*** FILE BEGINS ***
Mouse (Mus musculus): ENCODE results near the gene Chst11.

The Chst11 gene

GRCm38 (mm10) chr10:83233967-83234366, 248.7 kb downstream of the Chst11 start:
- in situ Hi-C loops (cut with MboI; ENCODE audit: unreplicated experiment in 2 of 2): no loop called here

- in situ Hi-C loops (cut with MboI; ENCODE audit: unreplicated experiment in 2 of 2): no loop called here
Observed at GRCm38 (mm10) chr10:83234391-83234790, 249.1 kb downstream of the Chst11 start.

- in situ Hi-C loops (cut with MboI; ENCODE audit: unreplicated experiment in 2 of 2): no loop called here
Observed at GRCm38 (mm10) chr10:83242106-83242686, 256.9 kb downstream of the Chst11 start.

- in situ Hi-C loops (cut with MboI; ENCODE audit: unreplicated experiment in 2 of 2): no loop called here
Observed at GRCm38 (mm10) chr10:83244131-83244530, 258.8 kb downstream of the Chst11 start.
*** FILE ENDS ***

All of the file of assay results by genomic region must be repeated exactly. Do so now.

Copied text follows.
Mouse (Mus musculus): ENCODE results near the gene Chst11.

The Chst11 gene

GRCm38 (mm10) chr10:83233967-83234366, 248.7 kb downstream of the Chst11 start:
- in situ Hi-C loops (cut with MboI; ENCODE audit: unreplicated experiment in 2 of 2): no loop called here

- in situ Hi-C loops (cut with MboI; ENCODE audit: unreplicated experiment in 2 of 2): no loop called here
Observed at GRCm38 (mm10) chr10:83234391-83234790, 249.1 kb downstream of the Chst11 start.

- in situ Hi-C loops (cut with MboI; ENCODE audit: unreplicated experiment in 2 of 2): no loop called here
Observed at GRCm38 (mm10) chr10:83242106-83242686, 256.9 kb downstream of the Chst11 start.

- in situ Hi-C loops (cut with MboI; ENCODE audit: unreplicated experiment in 2 of 2): no loop called here
Observed at GRCm38 (mm10) chr10:83244131-83244530, 258.8 kb downstream of the Chst11 start.